Poverty and unemployment in Liberia
NEW YORK —There is a change in administration in Liberia. Former president Ellen Johnson Sirleaf turned power over to newly elected President George M. Weah. With the election of Weah many Liberians expected improvement in the country, especially in the standard of living. More importantly, the need for employment was one of the central and key highpoints that Liberians and some in the international community expected the new government to address. Having a job for citizens and residents of a nation is vital.
As Catherine Capozzi puts it: “The stability of the economy rests on the ability to maintain a low unemployment rate and provide a safe, secure workplace. Employees benefit from an enjoyable workplace, and in turn, businesses save money. When a solid relationship exists between the individual and her working environment, society benefits overall as well.”
From the look of things in Liberia, it would seem there is a clueless understanding of and about job creation and what it means to reduce Liberia’s unemployment rate and level by putting people to work. The current Liberian government is falling in the same trap that dragged the previous administration before it: unintended corruption, waste, and the inability to identify and bring in other professional Liberians who have specialized skills in certain fields and disciplines to change the look of the situation in the country.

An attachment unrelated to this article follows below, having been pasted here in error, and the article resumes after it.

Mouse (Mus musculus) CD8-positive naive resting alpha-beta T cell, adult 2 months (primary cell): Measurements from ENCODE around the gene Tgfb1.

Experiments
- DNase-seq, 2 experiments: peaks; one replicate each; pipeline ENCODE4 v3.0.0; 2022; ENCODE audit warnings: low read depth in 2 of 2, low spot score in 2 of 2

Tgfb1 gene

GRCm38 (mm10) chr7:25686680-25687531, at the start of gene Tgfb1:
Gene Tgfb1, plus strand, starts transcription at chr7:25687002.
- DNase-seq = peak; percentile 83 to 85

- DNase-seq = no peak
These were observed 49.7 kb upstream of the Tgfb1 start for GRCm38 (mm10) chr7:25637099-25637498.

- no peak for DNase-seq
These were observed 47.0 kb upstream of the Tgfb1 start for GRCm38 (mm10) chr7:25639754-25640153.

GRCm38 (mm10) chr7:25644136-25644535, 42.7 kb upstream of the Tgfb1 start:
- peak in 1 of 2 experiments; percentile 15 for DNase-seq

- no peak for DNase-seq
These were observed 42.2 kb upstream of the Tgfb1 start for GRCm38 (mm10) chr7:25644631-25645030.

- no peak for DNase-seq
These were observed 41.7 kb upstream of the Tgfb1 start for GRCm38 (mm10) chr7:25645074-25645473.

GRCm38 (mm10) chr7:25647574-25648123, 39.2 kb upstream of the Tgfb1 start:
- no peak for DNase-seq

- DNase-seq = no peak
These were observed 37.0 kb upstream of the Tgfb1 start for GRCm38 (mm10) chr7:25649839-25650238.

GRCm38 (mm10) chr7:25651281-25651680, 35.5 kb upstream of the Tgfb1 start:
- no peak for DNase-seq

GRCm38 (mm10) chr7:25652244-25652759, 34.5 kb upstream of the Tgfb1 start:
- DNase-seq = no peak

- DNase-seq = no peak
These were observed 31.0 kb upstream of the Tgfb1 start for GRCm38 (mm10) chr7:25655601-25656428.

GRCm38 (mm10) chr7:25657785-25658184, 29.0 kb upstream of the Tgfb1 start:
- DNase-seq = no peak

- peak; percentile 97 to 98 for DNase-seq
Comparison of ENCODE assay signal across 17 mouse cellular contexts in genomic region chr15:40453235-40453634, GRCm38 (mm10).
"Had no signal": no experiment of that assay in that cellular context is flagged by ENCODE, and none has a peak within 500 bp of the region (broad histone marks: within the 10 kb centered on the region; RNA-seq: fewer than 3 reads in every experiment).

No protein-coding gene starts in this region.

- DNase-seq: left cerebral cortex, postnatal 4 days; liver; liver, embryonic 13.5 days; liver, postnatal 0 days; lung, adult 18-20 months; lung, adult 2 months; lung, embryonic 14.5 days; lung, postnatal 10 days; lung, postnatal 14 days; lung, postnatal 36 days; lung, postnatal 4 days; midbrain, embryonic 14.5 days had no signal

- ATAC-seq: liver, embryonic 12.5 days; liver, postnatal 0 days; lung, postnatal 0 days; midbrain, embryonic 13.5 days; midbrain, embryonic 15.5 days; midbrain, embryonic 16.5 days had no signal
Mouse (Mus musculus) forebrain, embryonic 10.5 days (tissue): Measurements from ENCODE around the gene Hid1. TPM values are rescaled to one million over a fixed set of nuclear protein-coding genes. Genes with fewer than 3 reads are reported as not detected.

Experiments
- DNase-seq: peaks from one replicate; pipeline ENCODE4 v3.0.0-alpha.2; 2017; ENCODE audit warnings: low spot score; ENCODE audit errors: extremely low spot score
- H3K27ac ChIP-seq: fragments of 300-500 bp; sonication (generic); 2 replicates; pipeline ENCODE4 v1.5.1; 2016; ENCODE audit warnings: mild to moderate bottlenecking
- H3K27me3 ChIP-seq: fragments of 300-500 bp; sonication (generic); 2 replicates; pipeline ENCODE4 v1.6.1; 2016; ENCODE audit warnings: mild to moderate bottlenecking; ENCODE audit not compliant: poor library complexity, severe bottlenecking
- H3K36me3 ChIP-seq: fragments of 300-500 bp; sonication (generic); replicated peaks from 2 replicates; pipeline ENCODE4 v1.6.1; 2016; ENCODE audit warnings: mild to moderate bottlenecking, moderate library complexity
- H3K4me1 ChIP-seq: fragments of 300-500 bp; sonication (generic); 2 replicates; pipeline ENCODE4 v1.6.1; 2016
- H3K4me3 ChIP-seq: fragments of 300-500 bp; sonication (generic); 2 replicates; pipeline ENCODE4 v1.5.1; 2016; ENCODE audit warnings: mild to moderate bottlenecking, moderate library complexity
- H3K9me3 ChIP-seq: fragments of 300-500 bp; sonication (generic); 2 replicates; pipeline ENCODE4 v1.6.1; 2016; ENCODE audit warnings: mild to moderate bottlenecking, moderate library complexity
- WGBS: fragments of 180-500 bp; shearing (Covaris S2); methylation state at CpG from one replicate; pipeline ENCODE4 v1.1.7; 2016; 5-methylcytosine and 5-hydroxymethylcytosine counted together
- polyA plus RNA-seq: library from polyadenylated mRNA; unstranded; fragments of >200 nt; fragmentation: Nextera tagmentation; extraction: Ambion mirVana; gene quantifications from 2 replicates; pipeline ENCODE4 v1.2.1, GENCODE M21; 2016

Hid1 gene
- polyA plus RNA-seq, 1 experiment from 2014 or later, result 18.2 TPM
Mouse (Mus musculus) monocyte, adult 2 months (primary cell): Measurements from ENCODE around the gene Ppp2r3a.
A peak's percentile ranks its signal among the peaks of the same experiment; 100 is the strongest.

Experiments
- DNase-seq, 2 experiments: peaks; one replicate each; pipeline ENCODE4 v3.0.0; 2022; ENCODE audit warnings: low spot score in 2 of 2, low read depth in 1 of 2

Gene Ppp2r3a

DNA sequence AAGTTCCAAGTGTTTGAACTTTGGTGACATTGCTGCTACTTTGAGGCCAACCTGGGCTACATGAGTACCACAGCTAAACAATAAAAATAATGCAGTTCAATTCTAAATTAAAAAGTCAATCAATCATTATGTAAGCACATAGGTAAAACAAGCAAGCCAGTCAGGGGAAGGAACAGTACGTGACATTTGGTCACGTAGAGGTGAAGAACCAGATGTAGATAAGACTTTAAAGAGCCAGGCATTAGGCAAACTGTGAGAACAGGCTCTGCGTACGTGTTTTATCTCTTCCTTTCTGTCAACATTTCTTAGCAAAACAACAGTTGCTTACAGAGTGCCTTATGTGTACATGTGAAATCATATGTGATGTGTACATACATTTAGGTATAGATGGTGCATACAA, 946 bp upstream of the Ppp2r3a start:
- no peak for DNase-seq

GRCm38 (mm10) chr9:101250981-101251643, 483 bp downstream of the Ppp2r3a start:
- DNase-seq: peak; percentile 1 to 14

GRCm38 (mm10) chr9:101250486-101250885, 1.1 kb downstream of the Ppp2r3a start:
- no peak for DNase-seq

Visiting Liberia under the auspices of an international organization in recent days, every morning I observed a bunch of loyalists appointed to positions, instead of going to do their jobs of rebranding and making the Liberian government work for the Liberian people, would gather in front of and around the president’s home or office seeking favor and craving attention. Every one follows the president. Ministers and others follow the president instead of working.
President Weah has a huge task and he must deliver, because for the past 12 years his party while in opposition, criticized the Sirleaf administration. In 12 years, the question many in the local international community present in Liberia are asking is: why didn’t this group of opposition political force prepare to govern before this day?
Some international staff associated with a number relief organizations in West Africa say many opposition political parties and groups in the region are usually unready to lead but they want state power.
As things stand, it seems every promise of the new administration is not going to be fulfilled because the right people are not being given the opportunity to do what they know best. Until the new government can learn from the failings of the past administration, Liberia remains a fragile state.